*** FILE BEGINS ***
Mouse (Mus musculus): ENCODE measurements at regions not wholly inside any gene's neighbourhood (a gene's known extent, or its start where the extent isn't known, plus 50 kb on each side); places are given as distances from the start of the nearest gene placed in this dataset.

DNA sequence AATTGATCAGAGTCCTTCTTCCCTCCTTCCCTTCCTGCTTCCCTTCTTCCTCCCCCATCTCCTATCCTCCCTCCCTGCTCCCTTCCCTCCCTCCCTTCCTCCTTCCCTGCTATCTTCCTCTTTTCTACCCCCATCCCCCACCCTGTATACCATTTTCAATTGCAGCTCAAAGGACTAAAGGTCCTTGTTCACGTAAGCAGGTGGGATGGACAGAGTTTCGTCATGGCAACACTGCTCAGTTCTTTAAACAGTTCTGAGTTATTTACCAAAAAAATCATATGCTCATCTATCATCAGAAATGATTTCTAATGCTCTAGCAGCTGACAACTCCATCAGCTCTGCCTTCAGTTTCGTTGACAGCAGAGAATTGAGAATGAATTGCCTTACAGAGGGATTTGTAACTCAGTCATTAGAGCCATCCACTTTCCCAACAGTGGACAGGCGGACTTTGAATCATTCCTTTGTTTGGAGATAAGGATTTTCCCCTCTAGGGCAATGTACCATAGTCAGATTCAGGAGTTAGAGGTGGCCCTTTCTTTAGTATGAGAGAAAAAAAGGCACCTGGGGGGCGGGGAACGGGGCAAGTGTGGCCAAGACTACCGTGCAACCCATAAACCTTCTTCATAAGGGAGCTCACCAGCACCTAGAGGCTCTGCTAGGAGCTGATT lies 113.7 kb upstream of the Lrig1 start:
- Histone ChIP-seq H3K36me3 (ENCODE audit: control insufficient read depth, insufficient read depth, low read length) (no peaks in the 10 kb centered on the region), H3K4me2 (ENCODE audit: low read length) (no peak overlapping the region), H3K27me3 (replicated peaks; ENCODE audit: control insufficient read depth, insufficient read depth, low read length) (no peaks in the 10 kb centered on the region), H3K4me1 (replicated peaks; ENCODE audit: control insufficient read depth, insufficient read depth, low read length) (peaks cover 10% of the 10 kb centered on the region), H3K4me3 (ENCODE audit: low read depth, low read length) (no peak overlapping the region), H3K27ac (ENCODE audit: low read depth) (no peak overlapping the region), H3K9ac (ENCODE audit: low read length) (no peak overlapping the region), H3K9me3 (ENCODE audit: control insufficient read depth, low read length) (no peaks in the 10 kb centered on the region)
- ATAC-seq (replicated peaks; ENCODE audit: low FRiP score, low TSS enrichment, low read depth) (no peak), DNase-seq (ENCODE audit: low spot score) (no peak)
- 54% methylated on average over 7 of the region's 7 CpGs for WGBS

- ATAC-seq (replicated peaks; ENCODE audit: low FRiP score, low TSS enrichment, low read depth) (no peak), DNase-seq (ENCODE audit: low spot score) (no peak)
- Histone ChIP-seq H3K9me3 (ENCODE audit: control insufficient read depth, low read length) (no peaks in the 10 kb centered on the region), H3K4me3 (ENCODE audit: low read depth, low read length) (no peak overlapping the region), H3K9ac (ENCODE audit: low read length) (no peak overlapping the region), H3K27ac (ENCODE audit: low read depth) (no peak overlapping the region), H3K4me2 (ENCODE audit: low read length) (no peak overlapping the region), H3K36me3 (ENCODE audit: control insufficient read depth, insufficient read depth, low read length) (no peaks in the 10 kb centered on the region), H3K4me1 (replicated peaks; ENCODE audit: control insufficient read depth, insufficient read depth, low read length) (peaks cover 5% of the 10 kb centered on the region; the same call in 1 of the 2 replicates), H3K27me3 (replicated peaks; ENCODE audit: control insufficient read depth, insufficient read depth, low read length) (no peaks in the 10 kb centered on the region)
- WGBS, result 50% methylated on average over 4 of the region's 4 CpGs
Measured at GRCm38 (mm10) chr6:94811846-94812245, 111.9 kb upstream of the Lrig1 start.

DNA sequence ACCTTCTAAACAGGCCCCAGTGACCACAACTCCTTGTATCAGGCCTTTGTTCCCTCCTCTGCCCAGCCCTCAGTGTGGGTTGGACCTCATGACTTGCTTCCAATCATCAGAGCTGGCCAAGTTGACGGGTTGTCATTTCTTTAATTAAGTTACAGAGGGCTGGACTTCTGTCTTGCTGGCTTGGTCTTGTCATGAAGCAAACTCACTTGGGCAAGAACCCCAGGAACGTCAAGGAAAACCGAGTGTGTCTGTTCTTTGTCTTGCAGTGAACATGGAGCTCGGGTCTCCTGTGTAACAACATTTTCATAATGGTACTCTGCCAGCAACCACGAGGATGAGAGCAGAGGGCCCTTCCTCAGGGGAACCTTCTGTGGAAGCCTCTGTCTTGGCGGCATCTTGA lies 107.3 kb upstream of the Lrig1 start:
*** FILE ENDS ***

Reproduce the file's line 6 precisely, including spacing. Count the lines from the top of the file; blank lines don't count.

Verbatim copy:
- ATAC-seq (replicated peaks; ENCODE audit: low FRiP score, low TSS enrichment, low read depth) (no peak), DNase-seq (ENCODE audit: low spot score) (no peak)